Read the whole interview here.


The state budget apocalypse that wasn't. "Throughout the debate over stimulus, one question has produced repeated deadlock in Washington: Should the states get no-strings federal aid?" notes The New York Times. Over the course of the pandemic, Democrats have continually argued yes, and still are saying as much, arguing that this is absolutely essential to keep states—and their residents—financially afloat. But evidence suggests otherwise. More from the Times:

State aid could well be a stumbling block for President Biden's $1.9 trillion federal stimulus bill, which contains $350 billion in relief for state and local governments and narrowly passed the House this past weekend. It faces a much tougher fight in the Senate.

As it turns out, new data shows that a year after the pandemic wrought economic devastation around the country, forcing states to revise their revenue forecasts and prepare for the worst, for many the worst didn't come.

[…] By some measures, the states ended up collecting nearly as much revenue in 2020 as they did in 2019. A J.P. Morgan survey called 2020 "virtually flat" with 2019, based on the 47 states that report their tax revenues every month, or all except Alaska, Oregon and Wyoming.


• The U.S. Marshals Service, a wing of the Department of Justice, "have been acting like local police—only with more violence and less accountability, according to an investigation by The Marshall Project and the USA TODAY Network." The investigation found that "on average, from 2015 to late 2020, they shot 31 people a year, killing 22 of them."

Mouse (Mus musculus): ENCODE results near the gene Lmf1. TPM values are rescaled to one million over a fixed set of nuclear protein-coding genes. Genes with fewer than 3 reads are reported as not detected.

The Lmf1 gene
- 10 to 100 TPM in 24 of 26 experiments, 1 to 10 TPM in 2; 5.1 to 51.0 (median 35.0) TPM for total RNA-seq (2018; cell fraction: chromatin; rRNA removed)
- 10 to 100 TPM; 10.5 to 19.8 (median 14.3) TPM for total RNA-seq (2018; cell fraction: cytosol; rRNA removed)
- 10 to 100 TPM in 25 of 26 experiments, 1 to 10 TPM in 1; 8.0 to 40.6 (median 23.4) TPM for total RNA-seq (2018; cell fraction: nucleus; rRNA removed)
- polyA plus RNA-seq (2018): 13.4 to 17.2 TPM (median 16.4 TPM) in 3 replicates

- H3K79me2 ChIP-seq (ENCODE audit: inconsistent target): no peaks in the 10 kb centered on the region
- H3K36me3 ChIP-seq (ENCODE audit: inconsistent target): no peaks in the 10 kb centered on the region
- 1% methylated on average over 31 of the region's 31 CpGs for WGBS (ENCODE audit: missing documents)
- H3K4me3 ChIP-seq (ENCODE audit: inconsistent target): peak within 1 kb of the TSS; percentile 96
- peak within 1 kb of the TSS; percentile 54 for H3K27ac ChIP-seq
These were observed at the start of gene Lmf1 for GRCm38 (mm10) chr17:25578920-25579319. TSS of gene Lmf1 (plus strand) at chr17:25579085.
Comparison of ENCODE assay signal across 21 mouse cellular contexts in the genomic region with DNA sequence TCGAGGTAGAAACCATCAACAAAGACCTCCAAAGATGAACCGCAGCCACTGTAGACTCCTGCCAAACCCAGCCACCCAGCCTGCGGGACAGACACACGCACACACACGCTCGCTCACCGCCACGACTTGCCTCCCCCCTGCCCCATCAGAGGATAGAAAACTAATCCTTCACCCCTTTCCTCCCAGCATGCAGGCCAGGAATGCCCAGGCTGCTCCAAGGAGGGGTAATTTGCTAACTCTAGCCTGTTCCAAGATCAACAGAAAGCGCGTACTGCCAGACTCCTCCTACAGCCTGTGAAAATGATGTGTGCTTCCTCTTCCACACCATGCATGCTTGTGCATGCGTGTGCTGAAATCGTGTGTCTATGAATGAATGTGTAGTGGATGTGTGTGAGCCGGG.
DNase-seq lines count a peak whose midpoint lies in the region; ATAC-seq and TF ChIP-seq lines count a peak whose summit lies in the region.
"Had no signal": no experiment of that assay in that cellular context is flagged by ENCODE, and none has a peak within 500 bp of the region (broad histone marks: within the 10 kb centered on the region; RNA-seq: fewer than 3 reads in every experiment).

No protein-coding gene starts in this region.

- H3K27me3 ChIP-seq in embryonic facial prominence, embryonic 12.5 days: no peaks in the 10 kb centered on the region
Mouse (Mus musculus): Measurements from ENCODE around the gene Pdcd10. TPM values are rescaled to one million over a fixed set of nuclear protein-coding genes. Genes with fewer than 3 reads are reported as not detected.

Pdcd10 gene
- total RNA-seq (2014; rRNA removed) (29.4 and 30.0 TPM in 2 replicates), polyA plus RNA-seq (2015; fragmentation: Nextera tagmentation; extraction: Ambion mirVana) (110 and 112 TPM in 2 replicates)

• Refugees are being turned away from the U.S. due to President Joe Biden's inaction. "Three weeks after announcing that this year's refugee cap would be modified, Biden has yet to sign the determination making it official, leaving refugees abroad in limbo," reports CNN. "Last week, 60 refugees were unbooked from their flights and this week, more than 200 refugees have had their trips postponed, according to a source with knowledge of the matter."

• A good thread out of Sweden on how the Nordic Model of criminalizing customers of sex workers but not the selling of sex—a model that some U.S. groups and celebrities have been trying to misleadingly label as the "equality model," or even simply as decriminalization—still leads to really bad outcomes for sex workers:

• Well, this is despicable:

• Instagram has a new rival.